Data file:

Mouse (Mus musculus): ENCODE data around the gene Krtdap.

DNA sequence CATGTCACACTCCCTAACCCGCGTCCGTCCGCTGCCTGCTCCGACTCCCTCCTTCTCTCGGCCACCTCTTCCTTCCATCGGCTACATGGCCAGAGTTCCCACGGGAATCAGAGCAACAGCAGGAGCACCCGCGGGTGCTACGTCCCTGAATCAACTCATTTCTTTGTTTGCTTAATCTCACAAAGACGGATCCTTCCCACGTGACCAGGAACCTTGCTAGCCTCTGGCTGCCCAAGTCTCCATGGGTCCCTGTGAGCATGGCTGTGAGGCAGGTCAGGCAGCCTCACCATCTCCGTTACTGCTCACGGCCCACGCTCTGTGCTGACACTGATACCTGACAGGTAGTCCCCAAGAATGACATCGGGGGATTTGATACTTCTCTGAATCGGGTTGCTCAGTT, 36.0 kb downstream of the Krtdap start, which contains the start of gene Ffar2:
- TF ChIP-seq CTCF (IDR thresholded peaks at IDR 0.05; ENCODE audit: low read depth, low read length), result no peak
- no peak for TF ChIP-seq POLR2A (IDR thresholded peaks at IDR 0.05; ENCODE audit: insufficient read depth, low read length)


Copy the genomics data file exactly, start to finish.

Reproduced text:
Mouse (Mus musculus): ENCODE data around the gene Krtdap.

DNA sequence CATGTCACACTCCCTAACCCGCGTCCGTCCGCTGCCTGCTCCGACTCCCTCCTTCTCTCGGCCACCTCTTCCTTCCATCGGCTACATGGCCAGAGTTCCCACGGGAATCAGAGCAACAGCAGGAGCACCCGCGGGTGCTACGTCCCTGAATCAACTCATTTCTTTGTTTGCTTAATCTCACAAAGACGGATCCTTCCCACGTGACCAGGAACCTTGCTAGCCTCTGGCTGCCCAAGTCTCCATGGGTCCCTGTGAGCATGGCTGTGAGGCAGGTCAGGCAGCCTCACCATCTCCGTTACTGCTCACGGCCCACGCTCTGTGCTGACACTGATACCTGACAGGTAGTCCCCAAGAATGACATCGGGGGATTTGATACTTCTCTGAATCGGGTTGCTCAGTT, 36.0 kb downstream of the Krtdap start, which contains the start of gene Ffar2:
- TF ChIP-seq CTCF (IDR thresholded peaks at IDR 0.05; ENCODE audit: low read depth, low read length), result no peak
- no peak for TF ChIP-seq POLR2A (IDR thresholded peaks at IDR 0.05; ENCODE audit: insufficient read depth, low read length)